Change is in the Wind

The near future of trucking leadership is about to experience the most significant changes it has witnessed in decades. By this time next year there will be new leadership at the American Trucking Association with the resignation of President Governor Graves and at the Canadian Trucking Alliance and Ontario Trucking Association with the resignation of David Bradley. In addition, the newly hired President of The Truckload Carriers Association, Mr. John Lyboldt will have begun to make his mark.

This is by any stretch, a significant change to the trucking industry. I have had the great pleasure of having met and conversed with both Governor Graves and David Bradley on many occasions over the past number of years. In the case of the Governor I can tell you that from the first time I talked to him I knew I was in front of a gentleman. Someone that has, I’m not sure what to call it, maybe presence? I have in my life, experienced this type of presence no more than a handful of times and I know it might sound strange but from my experience, you immediately know when you meet someone with this quality as they have class and dignity.

I was very fortunate to have been the Chairman of TCA (Truckload Carriers Association) for the 2008-9 term and as a right of passage to the rank, I had the opportunity to have lunch with Governor Graves in the then newly opened ATA headquarters in Washington, DC. This is an experience that I will always remember and cherish and he could not have been more open and friendly as we shared industry stories and concerns of the day. Governor Graves will be difficult shoes to fill to say the least. It is hard to imagine that it will be possible to find an individual with a greater pedigree and presence. The folks challenged with this task have a hard road ahead.

I’ve known David Bradley for a number of years and have always had the greatest respect for the man. This is a fellow who is quick on his feet and is as sharp a person as you will ever meet on all trucking industry matters. David has been the very competent gatekeeper of this industry for many years. Best of luck to the group of folks trying to replace the person who has shaped the trucking landscape across Canada for decades. To complicate an already challenging task, David’s resignation likely opens up two positions because of his duel role as OTA and CTA President.

Over the years I asked David for some of his time on two important initiatives and I am proud to say, both were successful. The first was for the OTA to adopt the NATMI (North American Training and Management Institute) certification program called CDS (Certified Director of Safety) for Ontario. The second was OTA’s support for the voluntary apprenticeship program called Tractor Trailer Commercial Driver. My interactions on both occasions would be described as dealing with an individual who is methodical in his thought process until a decision is made and after that point, his actions were clear and precise. This is not a person who sits on the fence; this is a person of action.

I had the pleasure of meeting the newly minted President of the Truckload Carriers Association, Mr. John Lyboldt just this past month while in Alexandria Virginia. John’s pedigree has him leading various automotive trade associations down successful paths and working for the Dale Carnegie group for some time. John has vision and he is determined. A brief conversation reveals immediately that this is a serious person who is going to make his mark. I am thrilled with the decision that TCA’s current leadership made when hiring him. It will be fun to see where TCA is down the road under John’s leadership and governance.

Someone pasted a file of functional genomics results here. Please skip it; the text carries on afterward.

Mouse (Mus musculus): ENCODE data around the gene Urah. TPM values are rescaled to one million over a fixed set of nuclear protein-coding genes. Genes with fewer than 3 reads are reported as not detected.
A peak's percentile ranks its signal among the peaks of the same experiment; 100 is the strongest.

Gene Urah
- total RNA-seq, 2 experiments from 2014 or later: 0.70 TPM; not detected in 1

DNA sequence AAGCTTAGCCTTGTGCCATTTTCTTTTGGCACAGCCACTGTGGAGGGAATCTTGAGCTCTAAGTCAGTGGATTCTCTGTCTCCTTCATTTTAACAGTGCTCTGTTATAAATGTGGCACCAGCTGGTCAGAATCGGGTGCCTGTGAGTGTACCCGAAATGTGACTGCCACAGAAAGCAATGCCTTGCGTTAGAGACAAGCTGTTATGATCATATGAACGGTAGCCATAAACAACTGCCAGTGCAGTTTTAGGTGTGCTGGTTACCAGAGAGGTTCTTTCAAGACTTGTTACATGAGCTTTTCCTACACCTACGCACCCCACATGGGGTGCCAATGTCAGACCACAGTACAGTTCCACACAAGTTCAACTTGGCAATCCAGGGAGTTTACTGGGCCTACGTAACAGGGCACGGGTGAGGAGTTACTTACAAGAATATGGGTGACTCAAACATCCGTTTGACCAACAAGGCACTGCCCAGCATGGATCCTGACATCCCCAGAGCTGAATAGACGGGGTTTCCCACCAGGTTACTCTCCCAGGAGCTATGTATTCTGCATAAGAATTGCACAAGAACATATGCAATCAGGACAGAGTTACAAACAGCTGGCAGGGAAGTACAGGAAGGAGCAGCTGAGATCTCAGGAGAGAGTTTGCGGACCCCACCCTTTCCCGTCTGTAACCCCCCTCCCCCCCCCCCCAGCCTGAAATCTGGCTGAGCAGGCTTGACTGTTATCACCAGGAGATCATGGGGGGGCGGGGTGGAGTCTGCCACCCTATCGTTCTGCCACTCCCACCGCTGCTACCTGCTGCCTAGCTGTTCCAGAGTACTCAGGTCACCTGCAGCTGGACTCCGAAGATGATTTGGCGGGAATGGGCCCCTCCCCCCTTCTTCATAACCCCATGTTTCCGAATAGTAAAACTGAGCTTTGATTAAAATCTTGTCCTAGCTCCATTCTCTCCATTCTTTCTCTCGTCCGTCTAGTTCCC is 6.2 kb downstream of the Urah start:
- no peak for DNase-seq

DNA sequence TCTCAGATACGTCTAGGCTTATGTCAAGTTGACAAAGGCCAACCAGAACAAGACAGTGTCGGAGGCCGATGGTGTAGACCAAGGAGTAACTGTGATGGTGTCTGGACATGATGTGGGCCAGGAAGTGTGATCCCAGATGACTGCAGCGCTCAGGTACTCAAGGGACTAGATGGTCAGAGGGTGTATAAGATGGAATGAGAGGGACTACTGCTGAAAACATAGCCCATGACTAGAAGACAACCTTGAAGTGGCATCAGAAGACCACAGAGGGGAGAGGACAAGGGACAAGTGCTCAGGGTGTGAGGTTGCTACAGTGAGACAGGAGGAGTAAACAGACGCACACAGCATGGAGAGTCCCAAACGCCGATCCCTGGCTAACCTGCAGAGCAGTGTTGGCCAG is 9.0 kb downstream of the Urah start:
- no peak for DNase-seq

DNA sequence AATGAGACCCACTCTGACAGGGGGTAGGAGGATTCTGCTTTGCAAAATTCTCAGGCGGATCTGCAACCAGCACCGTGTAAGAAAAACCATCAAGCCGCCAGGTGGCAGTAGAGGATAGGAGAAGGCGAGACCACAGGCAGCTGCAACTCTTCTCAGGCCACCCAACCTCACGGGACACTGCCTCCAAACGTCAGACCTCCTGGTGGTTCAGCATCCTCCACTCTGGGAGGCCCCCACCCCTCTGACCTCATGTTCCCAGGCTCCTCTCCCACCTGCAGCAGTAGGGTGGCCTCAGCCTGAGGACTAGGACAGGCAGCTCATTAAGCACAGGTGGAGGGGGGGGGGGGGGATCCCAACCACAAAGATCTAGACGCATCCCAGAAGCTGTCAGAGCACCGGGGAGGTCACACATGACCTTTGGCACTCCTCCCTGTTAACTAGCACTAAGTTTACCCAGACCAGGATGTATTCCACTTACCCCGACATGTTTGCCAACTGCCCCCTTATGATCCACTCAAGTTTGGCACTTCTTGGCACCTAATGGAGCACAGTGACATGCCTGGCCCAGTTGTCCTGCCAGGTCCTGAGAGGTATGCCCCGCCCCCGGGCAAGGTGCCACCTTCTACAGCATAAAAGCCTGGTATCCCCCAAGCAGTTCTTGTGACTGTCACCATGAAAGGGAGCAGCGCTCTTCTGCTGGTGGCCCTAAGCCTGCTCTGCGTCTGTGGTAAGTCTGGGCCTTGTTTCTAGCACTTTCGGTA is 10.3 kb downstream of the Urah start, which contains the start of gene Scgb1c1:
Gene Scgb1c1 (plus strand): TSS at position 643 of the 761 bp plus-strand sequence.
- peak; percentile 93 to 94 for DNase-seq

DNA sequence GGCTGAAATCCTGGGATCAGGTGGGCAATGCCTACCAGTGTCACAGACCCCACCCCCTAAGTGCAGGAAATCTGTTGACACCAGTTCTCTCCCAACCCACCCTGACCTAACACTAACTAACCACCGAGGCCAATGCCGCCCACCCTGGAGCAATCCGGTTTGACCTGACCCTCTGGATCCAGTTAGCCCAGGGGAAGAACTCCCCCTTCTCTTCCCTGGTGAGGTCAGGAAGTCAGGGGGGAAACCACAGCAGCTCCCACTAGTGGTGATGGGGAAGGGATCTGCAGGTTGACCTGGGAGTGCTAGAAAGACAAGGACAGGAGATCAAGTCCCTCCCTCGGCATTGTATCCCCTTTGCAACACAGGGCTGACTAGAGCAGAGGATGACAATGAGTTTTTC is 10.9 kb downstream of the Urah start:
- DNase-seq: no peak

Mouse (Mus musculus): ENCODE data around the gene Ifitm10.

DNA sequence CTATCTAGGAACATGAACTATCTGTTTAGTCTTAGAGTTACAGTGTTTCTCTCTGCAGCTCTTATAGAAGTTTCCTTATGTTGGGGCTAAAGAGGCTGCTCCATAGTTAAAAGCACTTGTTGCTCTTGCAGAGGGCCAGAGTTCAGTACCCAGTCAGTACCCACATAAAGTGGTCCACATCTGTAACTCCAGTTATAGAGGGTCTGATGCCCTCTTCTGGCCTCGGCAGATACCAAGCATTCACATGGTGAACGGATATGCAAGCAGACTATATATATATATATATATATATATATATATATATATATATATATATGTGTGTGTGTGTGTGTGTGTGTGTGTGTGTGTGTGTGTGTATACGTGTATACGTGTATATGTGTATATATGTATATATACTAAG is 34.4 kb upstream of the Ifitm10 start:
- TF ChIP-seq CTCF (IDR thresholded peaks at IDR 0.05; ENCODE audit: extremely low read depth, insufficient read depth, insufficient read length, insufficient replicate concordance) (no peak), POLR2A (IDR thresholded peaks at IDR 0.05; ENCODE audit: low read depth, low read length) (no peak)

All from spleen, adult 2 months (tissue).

Being the person who is responsible for running any of these associations could only be explained as an exercise in herding cats. Dealing with members who are on the extreme side of type A personalities and appeasing their varied takes on events of the day would in itself be a herculean task. Now throw into the mix the never-ending legislative agendas of various levels of government bureaucracy and the multiple levels of safety initiatives and you have challenges that would overwhelm most of us mere mortals. In addition to all of this they also need to effectively manage a staff and run the day-to-day operations required to keep a non-profit afloat.

That being said, when one looks at ATRI’s (American Trucking Research Institute) annual list of top ten trucking concerns, nothing seems to have changed over the past decade. Driver shortage, hours of service, highway congestion, truck parking, CSA scores, driver health and wellness are things that don’t seem to be moving as priorities to be addressed. Just saying that maybe having fresh eyes look at some of these old problems may be a good thing, as it will provide new ideas, new techniques, and new paradigms on old issues.

So hats off to the years of service we’ve enjoyed from two outstanding leaders in our industry, they have been the competent gatekeepers and we as an industry have benefitted greatly from their dedication. Also best of luck to the new faces that are with us now and the new faces yet to be hired and thrust into the whirlwind of the industry. There are plenty of challenges yet to be tackled and plenty more on the horizon I’m sure, for the one constant in the industry is change.
Safe Trucking

Ray J. Haight

About Ray J. Haight

Areas of Focus: Operations, Recruiting & Retention, Human Resources With a career spanning four decades, Ray has been involved in all facets of the North American Trucking Industry.